• I have received 3 death threats in my 21+ RPG career. One for not listing the fans preferred length for the Executor SSD. One of having a male succubus (not an incubus, with that game system) drawn in a seductive pose. And one for being fat and on video streams.
  • Once, at Gen Con, a fan interrupted [Amanda Hamon] at the Paizo booth to ask her to point me out. She kindly did so. They came and asked me if I was the Starfinder boss. I pointed them back to Amanda, and noted she was my Managing Developer, and direct superior. I followed that by pointing out Lisa Stevens was an owner of Paizo but that I also worked for Nicole Lindroos and Miranda Russell at other companies, and that Lj Stephens was my project manager for my own company who kept me on schedule, The fan seemed upset.
  • I have been extraordinary lucky and well-treated in my RPG career. I love most of the companies and people I have worked with. It's just a harsh industry. This hashtag isn't intended as complaints. They're facts and alerts I wish I had gotten 20 years ago.
 
Russ Morrissey

Comments



univoxs

That's my dog, Walter
Supporter
Mostly Cynical. Which is fine and actually a little refreshing in a way. I was taking these as opinions and not facts, then he said they are facts and I re-read them. I suppose I have to take his word that they are all facts because I have no professional experience in the industry. Defiantly some valid concerns here. Some of these give me the feeling that he does not like his job right now, which if true, is too bad as I am sure he has worked very hard to get where he is. Someone should maybe tell him how much joy they have experienced using the products he has brought into the world. I can see how negative feedback can pile up. I am glad not to experience that kind of scrutiny.
 

James Jacobs

Adventurer
If you have a favorite RPG writer, telling them how much joy their work has brought you is both the easiest and most effective way you have to brighten that writer's day. I've worked with Owen for years, and as depressing as his facts are... that doesn't change them from being true.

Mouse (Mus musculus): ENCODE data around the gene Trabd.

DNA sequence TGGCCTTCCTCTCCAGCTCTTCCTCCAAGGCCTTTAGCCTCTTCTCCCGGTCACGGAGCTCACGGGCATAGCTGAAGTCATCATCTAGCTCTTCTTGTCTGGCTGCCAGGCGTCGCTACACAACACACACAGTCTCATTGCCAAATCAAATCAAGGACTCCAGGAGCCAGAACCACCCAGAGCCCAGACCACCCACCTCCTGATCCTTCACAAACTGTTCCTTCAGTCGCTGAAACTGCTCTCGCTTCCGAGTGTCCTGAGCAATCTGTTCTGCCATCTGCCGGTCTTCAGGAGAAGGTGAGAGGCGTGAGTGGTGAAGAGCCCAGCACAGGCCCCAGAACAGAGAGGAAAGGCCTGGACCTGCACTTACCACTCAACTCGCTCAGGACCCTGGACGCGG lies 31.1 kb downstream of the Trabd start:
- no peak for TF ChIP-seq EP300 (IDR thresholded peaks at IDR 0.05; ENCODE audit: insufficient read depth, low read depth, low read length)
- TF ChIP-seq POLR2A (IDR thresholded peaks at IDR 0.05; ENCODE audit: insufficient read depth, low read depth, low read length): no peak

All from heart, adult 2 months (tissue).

And to Owen if you're reading this—love ya man! You continue to be an inspiration and a powerful force for good in the industry! You even made me like dwarves! :)
 

Dungeonosophy

Adventurer
Wow, tell us how you really feel KC! Don't hold back now!

But seriously, frankness is a rare quality. Keepin' it real. Thanks for your courage!
 
Last edited:


TheSword

Hero
I guess this reminds me that it’s easier to tear down than build and it’s easier to criticize than it is to create.

I am truly in awe of a lot of the products I buy when I see how much effort goes into them.

I wonder if prolific use of Kickstarter in the RPG community has caused ‘fans’ to feel a sense of entitlement or ownership that they carry over to non-fan-pre-funded works.

To be clear, I don’t think that is acceptable I just wonder if this is a newer phenomenon or if it has always been the case.
 


Von Ether

Adventurer
I wonder if prolific use of Kickstarter in the RPG community has caused ‘fans’ to feel a sense of entitlement or ownership that they carry over to non-fan-pre-funded works.

To be clear, I don’t think that is acceptable I just wonder if this is a newer phenomenon or if it has always been the case.
Nope, it's not just kickstarter. Re: That Executor SSD death threat was when Owen was working on d20 Star Wars.
 

MGibster

Hero
Tabletop RPG books are not overpriced. They are specialty technical creative writing social interaction manuals. At double the current prices, they would not be overpriced. This is why most TTRPG creators leave the industry. Along with constant fan harassment.
I agree with RPG books not being overpriced. Most RPG books today are beautifully produced and better edited than what I had in the 80s and 90s. I am saddened that so many people leave the industry because of harassment. I'm passionate about what I love but I don't need to be a turd about it if a company chooses to go in a direction I'm not a fan of.
 

I was sad when Owen left Paizo, I enjoyed his personality and was my favorite guest on the old Paizo podcasts with Dan. I don't get the feeling that much or anything that he wrote is actually not true.
 


If you have a favorite RPG writer, telling them how much joy their work has brought you is both the easiest and most effective way you have to brighten that writer's day. I've worked with Owen for years, and as depressing as his facts are... that doesn't change them from being true.